Monday, December 14, 2009

The Maid. Sebastián Silva (2009)

It matters how I treat people, no matter who or where they are. A family member, a fellow employee, a fellow waiting with me at the subway. Class and religion matter less, the older you decide to grow. The ability to cross borders is more than just a topic about land and its residents. Right here and right now, we have more potential for an all inclusive humanity than has been possible ever before. How we treat our fellow travelers matters. It's a blessing to be able to bless.

My thoughts race back to Lucy in The Maid. What is it that makes her so appealing, so attractive, so wonderful? It's that she reaches out and broadcasts love, that she sees through the walls put up by The Maid -- that she is willing to become vulnerable herself, in her attack on the crack in one's armor. One can't help to be a little mystified, a little mesmerized by her. In reaching out, she reaches in. She's a social Mother Teresa. The kind of friend I long for. The kind of friend I want to be.

Bonds of estrangement break when we remember that life is really about living. I think back to Dead Poet's Society, and the sermonizing about sucking the sap out of life. Lucy is after life's sap, and she invites others to join with her. If one chooses to be by her side in reveling in new found life, she makes them think it was their idea all along. This makes The Maid feel even better about her own growth.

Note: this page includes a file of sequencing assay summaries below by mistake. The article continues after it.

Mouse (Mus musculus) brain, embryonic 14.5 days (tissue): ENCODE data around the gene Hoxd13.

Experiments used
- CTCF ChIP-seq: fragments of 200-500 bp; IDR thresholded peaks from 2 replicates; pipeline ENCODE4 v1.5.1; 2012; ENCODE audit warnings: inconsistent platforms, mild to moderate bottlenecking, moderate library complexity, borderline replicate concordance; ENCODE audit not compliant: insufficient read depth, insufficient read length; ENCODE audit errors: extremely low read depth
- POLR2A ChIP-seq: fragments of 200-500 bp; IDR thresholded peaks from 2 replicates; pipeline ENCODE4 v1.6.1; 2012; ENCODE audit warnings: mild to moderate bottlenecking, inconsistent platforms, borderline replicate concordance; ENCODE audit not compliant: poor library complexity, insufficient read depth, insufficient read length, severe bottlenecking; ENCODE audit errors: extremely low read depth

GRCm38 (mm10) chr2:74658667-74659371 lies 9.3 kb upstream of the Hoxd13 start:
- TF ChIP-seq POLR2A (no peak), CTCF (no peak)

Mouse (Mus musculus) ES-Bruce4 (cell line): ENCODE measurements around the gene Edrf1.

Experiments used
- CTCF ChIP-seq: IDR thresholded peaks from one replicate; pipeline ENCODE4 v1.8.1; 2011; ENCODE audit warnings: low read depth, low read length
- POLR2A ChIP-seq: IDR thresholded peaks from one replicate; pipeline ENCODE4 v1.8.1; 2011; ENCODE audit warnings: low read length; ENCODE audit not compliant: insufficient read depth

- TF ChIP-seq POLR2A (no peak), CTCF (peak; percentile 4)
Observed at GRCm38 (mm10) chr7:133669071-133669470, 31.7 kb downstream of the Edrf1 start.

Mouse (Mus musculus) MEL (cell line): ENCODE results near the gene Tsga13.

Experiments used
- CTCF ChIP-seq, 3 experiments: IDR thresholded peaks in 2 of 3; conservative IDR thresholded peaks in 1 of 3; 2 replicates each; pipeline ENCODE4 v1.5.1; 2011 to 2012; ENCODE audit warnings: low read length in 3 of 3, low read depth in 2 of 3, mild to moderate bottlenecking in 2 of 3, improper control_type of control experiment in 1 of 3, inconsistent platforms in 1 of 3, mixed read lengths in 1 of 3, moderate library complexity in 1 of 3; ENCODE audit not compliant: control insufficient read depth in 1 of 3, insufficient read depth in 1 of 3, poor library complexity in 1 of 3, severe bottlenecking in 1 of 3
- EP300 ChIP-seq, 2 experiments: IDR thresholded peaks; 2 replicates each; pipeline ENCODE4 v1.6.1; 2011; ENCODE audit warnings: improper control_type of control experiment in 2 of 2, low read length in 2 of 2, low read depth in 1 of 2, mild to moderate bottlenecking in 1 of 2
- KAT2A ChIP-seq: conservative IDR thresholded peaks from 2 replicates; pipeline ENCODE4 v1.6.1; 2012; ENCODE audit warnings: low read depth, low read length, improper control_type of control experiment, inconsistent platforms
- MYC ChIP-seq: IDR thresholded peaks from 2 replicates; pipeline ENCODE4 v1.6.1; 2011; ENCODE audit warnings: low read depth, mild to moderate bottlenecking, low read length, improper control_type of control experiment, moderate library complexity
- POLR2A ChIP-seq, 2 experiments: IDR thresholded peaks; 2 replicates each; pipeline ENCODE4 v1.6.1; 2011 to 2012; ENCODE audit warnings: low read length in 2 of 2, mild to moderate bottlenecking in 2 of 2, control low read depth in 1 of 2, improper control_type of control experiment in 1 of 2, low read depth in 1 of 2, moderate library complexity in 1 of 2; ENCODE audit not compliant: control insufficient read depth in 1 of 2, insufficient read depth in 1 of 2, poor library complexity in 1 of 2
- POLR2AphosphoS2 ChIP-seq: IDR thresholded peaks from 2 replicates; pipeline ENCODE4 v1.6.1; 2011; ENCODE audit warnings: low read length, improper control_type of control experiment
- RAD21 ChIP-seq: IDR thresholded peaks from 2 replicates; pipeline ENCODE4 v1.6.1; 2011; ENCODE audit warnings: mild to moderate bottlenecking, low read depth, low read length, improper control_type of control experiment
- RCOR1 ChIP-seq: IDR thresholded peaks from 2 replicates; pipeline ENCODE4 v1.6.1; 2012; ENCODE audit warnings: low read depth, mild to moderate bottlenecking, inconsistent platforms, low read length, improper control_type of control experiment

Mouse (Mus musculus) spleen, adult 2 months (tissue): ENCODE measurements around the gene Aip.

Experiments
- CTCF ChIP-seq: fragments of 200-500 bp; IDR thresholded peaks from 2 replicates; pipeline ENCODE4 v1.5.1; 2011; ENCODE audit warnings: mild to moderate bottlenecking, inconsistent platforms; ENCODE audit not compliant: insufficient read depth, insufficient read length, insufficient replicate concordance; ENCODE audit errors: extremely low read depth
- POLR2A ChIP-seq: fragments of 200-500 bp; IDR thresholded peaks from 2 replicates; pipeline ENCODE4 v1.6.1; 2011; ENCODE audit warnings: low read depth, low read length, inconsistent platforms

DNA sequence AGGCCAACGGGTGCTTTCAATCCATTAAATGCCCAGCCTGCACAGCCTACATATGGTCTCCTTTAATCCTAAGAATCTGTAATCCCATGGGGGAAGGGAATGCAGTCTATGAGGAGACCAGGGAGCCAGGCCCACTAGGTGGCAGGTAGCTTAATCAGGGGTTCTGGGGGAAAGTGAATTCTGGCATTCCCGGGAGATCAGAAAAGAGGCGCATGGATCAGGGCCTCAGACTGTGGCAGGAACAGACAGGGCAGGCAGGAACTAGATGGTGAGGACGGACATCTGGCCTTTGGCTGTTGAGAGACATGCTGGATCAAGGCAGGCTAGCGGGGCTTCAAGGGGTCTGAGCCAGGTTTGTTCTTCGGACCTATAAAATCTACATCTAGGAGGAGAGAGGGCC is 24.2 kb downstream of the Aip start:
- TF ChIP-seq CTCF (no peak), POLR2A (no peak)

We have the opportunity to be a blessing or a curse wherever we go. We can choose to bring heaven or hell to anyone's condition, at any moment on our journey. The inspiration of a character like Lucy transcends the idea that we're simply watching a movie. She works better on me than a Sunday sermon. She makes me want to be like Jesus.

Sunday, December 6, 2009

For Your Consideration - Cinema's Best of the Aughts

1. Dogville (Lars von trier)
2. Irréversible (Gaspar Noé)
3. Lilja 4-ever (Lukas moodysson)
4. Time of the Wolf (michael haneke)
5. In This World (michael winterbottom)
6. Tarnation (jonathan caouette)
7. Lord of the Rings Trilogy (Peter Jackson)
8. The Five Obstructions (Jørgen Leth & Lars von trier)
9. The Passion of the Christ (mel gibson)

But then I don't want to complete a Top 10, because at this point I feel like I'm losing a vital organ or lopping off one of my children's heads...